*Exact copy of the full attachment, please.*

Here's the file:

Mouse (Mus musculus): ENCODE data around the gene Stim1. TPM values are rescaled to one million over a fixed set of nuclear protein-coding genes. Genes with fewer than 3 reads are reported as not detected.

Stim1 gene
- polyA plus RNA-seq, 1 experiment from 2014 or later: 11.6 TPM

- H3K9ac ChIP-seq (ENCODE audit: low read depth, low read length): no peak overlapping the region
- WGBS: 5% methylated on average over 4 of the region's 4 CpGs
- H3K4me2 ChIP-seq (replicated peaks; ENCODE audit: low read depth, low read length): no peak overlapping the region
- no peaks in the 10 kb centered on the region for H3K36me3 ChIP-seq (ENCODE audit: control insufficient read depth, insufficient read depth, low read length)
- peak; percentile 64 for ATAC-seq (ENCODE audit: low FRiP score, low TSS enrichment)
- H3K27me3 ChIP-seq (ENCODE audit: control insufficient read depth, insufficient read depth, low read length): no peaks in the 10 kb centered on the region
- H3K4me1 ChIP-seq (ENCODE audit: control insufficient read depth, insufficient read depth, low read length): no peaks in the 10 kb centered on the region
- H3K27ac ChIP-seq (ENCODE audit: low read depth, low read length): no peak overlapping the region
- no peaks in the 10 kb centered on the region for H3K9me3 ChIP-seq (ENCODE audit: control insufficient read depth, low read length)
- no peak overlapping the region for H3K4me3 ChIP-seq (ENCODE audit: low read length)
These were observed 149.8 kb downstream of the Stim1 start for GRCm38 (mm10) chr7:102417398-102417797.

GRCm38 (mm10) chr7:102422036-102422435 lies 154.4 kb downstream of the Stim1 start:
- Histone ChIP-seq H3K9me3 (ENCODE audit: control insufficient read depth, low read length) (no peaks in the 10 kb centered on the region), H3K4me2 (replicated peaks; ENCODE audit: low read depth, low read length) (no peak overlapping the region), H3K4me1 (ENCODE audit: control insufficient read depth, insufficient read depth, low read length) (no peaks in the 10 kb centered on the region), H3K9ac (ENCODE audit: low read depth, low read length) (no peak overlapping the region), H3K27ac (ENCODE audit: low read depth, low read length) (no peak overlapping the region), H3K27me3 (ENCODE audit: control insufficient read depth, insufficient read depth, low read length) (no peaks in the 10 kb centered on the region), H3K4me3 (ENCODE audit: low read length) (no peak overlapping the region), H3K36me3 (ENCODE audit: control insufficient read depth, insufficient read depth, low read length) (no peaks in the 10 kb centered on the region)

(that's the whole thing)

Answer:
Mouse (Mus musculus): ENCODE data around the gene Stim1. TPM values are rescaled to one million over a fixed set of nuclear protein-coding genes. Genes with fewer than 3 reads are reported as not detected.

Stim1 gene
- polyA plus RNA-seq, 1 experiment from 2014 or later: 11.6 TPM

- H3K9ac ChIP-seq (ENCODE audit: low read depth, low read length): no peak overlapping the region
- WGBS: 5% methylated on average over 4 of the region's 4 CpGs
- H3K4me2 ChIP-seq (replicated peaks; ENCODE audit: low read depth, low read length): no peak overlapping the region
- no peaks in the 10 kb centered on the region for H3K36me3 ChIP-seq (ENCODE audit: control insufficient read depth, insufficient read depth, low read length)
- peak; percentile 64 for ATAC-seq (ENCODE audit: low FRiP score, low TSS enrichment)
- H3K27me3 ChIP-seq (ENCODE audit: control insufficient read depth, insufficient read depth, low read length): no peaks in the 10 kb centered on the region
- H3K4me1 ChIP-seq (ENCODE audit: control insufficient read depth, insufficient read depth, low read length): no peaks in the 10 kb centered on the region
- H3K27ac ChIP-seq (ENCODE audit: low read depth, low read length): no peak overlapping the region
- no peaks in the 10 kb centered on the region for H3K9me3 ChIP-seq (ENCODE audit: control insufficient read depth, low read length)
- no peak overlapping the region for H3K4me3 ChIP-seq (ENCODE audit: low read length)
These were observed 149.8 kb downstream of the Stim1 start for GRCm38 (mm10) chr7:102417398-102417797.

GRCm38 (mm10) chr7:102422036-102422435 lies 154.4 kb downstream of the Stim1 start:
- Histone ChIP-seq H3K9me3 (ENCODE audit: control insufficient read depth, low read length) (no peaks in the 10 kb centered on the region), H3K4me2 (replicated peaks; ENCODE audit: low read depth, low read length) (no peak overlapping the region), H3K4me1 (ENCODE audit: control insufficient read depth, insufficient read depth, low read length) (no peaks in the 10 kb centered on the region), H3K9ac (ENCODE audit: low read depth, low read length) (no peak overlapping the region), H3K27ac (ENCODE audit: low read depth, low read length) (no peak overlapping the region), H3K27me3 (ENCODE audit: control insufficient read depth, insufficient read depth, low read length) (no peaks in the 10 kb centered on the region), H3K4me3 (ENCODE audit: low read length) (no peak overlapping the region), H3K36me3 (ENCODE audit: control insufficient read depth, insufficient read depth, low read length) (no peaks in the 10 kb centered on the region)